Elaine is played by virtual unknown Samantha Robinson. Robinson is absolutely stellar in her role and I hope that this opens doors for her because this film is destined to grow into a cult classic and develop a loyal following. She is alluring in the right way and even though she has selfish motivations and seems to be mostly indifferent to the negative effects of her magic, you still feel deeply for her and want her to find find love, at least in the beginning. As she gets deeper into her schemes and her cycle of wreckage continues, she goes on from being a sad and tragic character to an out of control despicable narcissist. Realistically, she was this all along but as the film progresses, you come to understand that she will not stop until she is satisfied and by this point, you know that she will never be satisfied.

When I read about the production of this film, I was pretty astounded by the level of detail and design that went into it. Not only is it directed, written and musically scored by Anna Biller but she also did the paintings that populate the film and made the costumes, as well. Everything is visually enchanting and the attention to detail really makes the film take on a life of its own, existing in a surreal and magical world but still feeling grounded in reality, in some way.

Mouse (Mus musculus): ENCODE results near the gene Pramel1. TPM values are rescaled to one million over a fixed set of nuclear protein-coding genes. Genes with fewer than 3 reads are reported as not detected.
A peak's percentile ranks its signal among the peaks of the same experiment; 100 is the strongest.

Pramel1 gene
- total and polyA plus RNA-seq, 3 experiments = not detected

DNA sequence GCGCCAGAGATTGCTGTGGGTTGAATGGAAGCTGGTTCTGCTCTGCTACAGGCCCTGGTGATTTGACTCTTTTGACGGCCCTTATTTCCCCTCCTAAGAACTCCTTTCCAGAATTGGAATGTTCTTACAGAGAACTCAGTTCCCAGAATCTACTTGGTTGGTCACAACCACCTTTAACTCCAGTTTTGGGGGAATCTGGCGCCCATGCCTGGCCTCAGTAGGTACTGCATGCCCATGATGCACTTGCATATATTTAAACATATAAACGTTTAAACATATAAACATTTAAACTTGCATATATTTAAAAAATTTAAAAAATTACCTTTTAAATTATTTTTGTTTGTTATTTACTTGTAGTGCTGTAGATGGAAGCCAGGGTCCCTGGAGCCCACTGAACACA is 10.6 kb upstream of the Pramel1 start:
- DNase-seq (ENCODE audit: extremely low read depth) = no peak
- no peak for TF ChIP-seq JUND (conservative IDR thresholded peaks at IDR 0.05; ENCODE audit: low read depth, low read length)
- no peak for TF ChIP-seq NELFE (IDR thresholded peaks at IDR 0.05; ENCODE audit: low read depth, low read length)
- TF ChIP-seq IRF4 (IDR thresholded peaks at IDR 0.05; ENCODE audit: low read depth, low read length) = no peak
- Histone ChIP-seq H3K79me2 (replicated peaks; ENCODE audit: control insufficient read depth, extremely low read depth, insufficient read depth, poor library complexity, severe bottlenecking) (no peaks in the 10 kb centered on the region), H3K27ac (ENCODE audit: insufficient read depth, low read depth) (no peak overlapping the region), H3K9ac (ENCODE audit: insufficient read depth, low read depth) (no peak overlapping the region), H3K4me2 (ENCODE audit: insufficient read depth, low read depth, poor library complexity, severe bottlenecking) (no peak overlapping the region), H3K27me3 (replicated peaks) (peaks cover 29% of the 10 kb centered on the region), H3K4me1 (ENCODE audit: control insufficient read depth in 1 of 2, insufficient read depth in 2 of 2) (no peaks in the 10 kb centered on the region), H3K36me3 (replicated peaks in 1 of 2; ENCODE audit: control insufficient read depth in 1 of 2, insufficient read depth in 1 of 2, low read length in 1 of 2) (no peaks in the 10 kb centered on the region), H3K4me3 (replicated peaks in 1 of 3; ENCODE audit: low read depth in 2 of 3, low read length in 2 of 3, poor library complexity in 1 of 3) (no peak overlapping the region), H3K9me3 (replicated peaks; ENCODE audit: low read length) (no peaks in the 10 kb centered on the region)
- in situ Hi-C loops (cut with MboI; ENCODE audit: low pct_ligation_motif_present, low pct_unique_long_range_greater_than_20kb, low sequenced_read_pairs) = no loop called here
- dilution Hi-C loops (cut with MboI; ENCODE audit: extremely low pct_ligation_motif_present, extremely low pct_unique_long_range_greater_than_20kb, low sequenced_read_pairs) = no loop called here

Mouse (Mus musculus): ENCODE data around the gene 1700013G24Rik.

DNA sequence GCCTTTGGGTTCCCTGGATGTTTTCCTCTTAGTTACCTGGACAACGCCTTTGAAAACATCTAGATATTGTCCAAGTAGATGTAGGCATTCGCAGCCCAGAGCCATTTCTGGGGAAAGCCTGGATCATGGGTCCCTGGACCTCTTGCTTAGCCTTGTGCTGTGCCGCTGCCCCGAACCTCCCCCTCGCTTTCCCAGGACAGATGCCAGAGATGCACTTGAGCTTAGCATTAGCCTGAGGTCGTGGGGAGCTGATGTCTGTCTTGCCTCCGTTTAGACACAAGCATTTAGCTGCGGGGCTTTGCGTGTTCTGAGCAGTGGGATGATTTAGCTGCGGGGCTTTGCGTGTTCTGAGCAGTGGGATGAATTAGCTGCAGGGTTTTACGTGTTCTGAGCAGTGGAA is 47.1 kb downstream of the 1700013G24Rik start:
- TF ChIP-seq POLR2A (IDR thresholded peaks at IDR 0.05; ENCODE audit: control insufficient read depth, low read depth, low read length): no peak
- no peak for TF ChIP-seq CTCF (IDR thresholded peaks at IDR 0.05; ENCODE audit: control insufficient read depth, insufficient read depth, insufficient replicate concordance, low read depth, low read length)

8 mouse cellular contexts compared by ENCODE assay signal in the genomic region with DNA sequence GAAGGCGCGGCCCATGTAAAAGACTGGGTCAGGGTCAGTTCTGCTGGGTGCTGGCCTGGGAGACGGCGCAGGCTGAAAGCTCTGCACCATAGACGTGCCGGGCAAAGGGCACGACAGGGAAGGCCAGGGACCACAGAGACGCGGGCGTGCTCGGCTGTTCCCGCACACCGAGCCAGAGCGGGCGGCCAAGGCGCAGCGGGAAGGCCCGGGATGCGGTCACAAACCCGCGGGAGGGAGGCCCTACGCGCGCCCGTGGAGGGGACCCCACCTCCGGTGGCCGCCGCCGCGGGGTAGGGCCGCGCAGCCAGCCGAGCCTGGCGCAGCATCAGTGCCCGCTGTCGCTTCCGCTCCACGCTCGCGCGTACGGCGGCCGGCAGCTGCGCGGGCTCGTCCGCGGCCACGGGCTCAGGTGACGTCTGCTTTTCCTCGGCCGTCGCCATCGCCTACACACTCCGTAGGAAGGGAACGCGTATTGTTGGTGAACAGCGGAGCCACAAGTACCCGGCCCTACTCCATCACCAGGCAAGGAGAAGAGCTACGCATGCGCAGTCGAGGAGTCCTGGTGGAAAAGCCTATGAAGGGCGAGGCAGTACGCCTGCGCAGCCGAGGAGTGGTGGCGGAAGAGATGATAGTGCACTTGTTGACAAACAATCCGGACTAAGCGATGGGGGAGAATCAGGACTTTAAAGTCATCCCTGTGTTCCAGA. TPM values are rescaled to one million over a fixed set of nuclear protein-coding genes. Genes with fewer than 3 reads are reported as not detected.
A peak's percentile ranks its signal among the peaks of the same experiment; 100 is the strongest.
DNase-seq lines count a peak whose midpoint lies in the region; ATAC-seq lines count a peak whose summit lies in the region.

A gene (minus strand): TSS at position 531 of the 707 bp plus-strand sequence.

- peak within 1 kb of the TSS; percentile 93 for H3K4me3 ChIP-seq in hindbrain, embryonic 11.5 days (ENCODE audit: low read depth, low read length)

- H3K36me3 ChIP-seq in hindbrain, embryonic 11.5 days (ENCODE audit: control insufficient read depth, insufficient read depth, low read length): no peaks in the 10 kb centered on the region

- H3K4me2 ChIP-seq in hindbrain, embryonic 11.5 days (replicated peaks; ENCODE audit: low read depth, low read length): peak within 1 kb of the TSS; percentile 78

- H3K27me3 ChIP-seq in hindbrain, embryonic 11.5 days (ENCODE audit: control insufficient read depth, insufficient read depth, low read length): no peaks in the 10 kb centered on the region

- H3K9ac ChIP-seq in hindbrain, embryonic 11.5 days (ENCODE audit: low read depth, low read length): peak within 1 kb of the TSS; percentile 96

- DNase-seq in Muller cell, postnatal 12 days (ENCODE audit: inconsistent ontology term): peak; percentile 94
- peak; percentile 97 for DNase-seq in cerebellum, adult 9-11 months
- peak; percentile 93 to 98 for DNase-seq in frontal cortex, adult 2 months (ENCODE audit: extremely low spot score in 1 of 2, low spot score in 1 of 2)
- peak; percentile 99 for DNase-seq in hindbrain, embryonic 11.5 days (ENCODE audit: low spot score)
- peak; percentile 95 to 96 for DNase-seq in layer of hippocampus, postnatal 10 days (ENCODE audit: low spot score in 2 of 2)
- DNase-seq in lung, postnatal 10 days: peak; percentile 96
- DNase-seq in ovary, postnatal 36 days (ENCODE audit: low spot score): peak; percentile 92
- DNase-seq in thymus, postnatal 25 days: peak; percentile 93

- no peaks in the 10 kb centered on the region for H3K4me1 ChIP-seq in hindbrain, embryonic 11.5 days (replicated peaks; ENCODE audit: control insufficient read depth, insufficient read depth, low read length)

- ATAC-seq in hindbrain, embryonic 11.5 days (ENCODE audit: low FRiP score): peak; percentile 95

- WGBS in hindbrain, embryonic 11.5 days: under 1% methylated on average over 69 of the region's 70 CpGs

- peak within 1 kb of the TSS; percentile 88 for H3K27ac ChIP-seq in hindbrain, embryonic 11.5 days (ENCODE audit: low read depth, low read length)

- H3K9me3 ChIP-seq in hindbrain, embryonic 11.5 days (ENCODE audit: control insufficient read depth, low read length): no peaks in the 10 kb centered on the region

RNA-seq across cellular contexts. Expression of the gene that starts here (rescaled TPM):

The Love Witch looks like a picture from the 60s or 70s. It has vibrant giallo-like tones, which serve the film more than just being window dressing. The tea room scenes are exceptionally beautiful. On top of that, everything is well shot; the cinematography is perfect through its lighting and in the way that it captures the vivid and lively visual tones. It is a fantastical film but it feels lived in and real, which isn’t an easy feat with something so stylized.

This is a highly entertaining film. The only thing I can really be nitpicky about is the running time. It comes in at exactly two hours and it moves along nicely but the second act felt like it could have moved along a wee bit quicker.

The Love Witch is enchanting, mostly due to its visual style and the execution and allure of its star. Also, it benefits from the use of its presentational acting style. It feels more like a stage performance where we, the audience, are sitting front row and drawn deeply into the production. Additionally, the dialogue in just about every scene is perfect. I loved the banter in this movie and it was incredibly well-written and presented on screen.

I was surprised by how much I liked the film and I appreciate how much effort went into it. While I wouldn’t consider this a picture for everyone, it is certainly one that will find its audience and develop a much deserved level of respect and admiration.